Monday, August 17, 2009

Leaving and Letting Go

I awoke at 5:30 a.m. this morning filled with dread. It occurred to me that at the end of this week, I will be leaving Finny to go across the country for four days, and suddenly I was seven years old again.

Just as I called my mom from my first sleepover at Tracy Reese's house saying, "Can you please come pick me up? I want to come home," this time I felt like rolling over, tapping David on the shoulder, and saying, "I'm not going and you can't make me."

It's such a blessing to be able to stay home and raise Finny full time, but it's times like these that I realize there is a downside to all the delicious Finny and Mommy time: the two of us don't know how to be apart.

In the early months our co-dependency was more physical. He needed nourishment and I needed somewhere to pour the milk. But now, it's more emotional, more mental for both of us. I've noticed that now, at ten months old, he's started to have preferences. He prefers Sandra Boynton books over Eric Carle books, he prefers macaroni and cheese over watermelon, and he prefers his Born Free sippie cups over Avent. He also prefers me over anyone else. David says I'm overestimating myself, but he reaches for me to hold him when he's upset, he crawls to find me in the kitchen if he can't see me, and he stares at me across the room if someone else is holding him. I can't help but think we've got something special here.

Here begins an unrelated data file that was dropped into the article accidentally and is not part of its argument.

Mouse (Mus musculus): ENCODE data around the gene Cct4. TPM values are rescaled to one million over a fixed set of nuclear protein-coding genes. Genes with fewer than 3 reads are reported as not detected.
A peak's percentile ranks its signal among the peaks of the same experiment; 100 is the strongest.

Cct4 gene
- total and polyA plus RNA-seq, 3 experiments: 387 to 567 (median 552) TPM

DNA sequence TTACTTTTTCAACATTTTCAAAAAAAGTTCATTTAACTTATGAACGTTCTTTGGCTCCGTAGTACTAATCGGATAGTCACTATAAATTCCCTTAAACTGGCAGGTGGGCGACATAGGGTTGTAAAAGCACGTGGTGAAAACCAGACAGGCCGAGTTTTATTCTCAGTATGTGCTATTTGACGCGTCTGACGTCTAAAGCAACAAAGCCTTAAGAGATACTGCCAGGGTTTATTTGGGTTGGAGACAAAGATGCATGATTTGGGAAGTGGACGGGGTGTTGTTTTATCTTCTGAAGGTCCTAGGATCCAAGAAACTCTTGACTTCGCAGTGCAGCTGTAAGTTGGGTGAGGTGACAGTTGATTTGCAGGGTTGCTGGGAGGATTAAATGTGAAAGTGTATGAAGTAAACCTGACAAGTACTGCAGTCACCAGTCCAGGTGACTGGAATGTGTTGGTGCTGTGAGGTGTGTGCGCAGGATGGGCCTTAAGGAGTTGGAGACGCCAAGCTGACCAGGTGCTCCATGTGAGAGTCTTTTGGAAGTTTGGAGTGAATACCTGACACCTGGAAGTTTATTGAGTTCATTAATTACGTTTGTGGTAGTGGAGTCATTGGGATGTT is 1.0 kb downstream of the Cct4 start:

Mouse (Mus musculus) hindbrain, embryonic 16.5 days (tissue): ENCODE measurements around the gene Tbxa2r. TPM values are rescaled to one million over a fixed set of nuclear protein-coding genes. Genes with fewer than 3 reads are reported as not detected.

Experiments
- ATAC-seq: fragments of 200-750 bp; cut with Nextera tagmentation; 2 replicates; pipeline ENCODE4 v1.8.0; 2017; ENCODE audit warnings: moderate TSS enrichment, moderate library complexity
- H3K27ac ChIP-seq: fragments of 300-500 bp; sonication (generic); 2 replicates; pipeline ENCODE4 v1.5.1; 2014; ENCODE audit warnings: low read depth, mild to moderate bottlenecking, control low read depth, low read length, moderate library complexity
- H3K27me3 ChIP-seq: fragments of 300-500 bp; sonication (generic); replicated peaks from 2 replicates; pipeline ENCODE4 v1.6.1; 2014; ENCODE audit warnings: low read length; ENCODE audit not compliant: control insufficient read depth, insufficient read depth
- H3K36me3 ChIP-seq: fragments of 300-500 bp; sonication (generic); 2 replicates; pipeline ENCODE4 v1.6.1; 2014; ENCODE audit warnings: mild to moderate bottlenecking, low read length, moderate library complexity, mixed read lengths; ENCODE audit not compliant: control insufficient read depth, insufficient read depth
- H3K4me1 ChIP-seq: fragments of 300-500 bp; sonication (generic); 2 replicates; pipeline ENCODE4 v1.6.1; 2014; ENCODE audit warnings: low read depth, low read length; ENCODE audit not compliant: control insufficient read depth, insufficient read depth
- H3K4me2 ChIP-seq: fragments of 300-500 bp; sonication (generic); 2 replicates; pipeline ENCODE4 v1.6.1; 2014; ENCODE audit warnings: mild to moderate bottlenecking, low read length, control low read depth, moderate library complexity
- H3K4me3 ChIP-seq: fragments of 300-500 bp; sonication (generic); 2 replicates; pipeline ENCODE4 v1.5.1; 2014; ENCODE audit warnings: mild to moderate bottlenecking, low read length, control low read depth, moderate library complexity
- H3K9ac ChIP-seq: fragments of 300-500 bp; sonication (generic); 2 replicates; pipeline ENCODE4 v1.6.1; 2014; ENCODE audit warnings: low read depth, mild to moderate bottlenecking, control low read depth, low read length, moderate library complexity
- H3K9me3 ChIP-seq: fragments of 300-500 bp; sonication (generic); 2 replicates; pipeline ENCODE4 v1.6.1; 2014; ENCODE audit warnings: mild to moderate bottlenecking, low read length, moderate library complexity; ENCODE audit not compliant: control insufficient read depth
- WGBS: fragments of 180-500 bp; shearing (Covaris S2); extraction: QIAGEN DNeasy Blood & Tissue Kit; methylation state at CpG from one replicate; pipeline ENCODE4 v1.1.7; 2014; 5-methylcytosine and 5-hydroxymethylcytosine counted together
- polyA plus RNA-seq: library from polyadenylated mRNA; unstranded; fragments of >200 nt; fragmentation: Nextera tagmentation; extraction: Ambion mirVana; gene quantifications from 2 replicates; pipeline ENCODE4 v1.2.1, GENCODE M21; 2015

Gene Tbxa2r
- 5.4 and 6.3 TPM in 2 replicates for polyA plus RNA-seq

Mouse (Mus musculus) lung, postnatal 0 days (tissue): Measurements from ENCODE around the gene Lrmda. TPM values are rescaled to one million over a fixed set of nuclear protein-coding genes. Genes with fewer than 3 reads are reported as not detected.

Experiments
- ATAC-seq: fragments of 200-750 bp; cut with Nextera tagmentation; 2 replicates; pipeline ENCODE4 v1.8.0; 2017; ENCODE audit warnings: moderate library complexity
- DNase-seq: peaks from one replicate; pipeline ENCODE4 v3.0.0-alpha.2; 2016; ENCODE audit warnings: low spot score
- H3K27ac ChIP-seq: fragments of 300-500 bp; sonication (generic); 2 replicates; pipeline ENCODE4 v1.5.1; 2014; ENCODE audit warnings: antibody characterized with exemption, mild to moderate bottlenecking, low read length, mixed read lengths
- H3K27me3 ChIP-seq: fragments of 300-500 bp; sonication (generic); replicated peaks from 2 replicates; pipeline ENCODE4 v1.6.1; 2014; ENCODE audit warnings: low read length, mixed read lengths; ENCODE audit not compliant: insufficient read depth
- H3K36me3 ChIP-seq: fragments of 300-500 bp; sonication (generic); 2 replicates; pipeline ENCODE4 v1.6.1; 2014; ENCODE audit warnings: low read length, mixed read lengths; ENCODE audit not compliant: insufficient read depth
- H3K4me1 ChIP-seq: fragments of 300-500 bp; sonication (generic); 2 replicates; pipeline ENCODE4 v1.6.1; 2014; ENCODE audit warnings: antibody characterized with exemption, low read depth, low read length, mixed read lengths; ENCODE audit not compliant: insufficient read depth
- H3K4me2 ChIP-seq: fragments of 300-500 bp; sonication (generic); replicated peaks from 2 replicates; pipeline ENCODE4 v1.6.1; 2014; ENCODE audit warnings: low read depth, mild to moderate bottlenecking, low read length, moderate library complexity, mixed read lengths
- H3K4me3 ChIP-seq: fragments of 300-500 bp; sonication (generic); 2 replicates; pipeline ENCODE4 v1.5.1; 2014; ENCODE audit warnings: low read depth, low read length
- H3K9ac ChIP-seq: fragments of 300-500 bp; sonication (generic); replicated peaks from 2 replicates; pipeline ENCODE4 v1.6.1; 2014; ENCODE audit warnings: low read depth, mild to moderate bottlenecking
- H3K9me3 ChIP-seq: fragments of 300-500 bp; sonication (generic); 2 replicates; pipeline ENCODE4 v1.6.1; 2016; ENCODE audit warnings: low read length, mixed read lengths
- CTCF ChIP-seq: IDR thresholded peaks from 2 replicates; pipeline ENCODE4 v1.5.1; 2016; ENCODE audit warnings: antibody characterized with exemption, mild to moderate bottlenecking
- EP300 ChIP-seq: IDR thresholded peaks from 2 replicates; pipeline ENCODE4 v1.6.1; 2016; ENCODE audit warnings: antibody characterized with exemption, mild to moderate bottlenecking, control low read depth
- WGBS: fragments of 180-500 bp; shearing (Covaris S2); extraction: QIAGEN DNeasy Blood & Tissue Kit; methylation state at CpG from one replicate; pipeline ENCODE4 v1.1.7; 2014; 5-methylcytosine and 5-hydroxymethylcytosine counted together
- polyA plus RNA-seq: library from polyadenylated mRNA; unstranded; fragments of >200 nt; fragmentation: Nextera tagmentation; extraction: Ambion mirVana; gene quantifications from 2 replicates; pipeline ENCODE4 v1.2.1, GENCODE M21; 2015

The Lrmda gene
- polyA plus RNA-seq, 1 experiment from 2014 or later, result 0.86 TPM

I do realize that he is still just ten months old and he's pretty adaptable and doesn't have the largest memory, so it's quite possible that I'll leave and when I come back, he'll stare me down and say, "I vaguely remember meeting you. Can you tell me your name again? Mommy? Oh yes, Mommy! We spent some time together back on Thursday. Yes, yes, the womb, all that. It's coming back to me now."

So perhaps the real issue is not how terribly he'll miss me. He will, after all, be showered with kisses and snuggles and attention from his adoring grandparents, who are bound to have a catalogue of pictures accounting for every bite, outfit and smile when we return. The real issue here is me. How do I get through four days without him?

I've been looking forward to this trip all summer to see one of my best friends get married, but also just to get away with David and have a break from "work." But now, I'm wondering how I'll make it. By the third day, David might start to wonder too as I start to tickle his toes, steal his nose, and spoonfeed him dinner.

Even though I am the one who carries Finny around from place to place, I can't help but wonder if I'll be the one calling Finny from Denver asking, "Can you please come pick me up? I want to come home."

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